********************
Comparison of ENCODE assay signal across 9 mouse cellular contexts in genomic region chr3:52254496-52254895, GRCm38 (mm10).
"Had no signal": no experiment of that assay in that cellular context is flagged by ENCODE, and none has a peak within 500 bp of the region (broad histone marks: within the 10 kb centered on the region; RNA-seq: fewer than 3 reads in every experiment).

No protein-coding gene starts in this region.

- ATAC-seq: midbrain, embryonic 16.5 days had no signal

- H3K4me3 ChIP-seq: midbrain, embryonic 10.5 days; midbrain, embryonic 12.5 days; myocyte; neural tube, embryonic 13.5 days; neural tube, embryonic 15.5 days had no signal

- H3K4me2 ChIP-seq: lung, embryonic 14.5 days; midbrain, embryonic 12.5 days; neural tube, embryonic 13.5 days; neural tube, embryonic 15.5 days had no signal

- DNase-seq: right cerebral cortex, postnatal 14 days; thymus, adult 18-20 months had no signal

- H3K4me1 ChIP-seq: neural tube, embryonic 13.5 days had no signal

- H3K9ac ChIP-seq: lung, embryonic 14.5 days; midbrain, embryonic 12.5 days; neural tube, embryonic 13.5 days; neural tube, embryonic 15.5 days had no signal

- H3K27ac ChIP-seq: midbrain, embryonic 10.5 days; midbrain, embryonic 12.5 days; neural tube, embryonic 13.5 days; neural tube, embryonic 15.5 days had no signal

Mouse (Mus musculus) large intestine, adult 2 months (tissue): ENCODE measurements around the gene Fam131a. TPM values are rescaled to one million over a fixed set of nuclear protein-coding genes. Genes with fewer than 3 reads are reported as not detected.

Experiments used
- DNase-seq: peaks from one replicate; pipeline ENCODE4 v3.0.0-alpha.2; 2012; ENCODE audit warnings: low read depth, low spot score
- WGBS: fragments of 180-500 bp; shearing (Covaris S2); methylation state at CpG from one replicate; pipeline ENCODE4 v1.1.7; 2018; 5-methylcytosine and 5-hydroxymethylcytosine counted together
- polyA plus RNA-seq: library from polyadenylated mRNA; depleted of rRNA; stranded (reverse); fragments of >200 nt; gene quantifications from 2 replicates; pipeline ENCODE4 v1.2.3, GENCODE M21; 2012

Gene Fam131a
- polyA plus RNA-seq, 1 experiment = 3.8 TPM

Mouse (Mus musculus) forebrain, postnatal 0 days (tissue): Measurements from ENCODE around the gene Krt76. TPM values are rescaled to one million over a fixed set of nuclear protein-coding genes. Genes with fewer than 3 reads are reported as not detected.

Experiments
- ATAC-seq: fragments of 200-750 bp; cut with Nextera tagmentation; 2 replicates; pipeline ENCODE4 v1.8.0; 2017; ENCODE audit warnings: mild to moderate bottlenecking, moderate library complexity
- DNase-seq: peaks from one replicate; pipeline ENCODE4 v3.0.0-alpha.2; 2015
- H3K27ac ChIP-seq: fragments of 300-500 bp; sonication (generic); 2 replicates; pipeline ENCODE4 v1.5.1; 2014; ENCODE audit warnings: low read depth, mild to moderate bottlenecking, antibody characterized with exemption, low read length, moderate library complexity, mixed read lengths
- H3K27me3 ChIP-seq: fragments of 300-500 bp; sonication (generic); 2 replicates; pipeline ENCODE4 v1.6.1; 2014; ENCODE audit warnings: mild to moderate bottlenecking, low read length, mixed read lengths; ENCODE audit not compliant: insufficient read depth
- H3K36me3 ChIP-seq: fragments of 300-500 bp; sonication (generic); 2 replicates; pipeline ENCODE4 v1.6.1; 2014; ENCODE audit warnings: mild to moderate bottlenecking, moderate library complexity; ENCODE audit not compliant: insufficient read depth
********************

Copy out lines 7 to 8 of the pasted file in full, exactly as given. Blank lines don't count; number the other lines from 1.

- DNase-seq: right cerebral cortex, postnatal 14 days; thymus, adult 18-20 months had no signal

- H3K4me1 ChIP-seq: neural tube, embryonic 13.5 days had no signal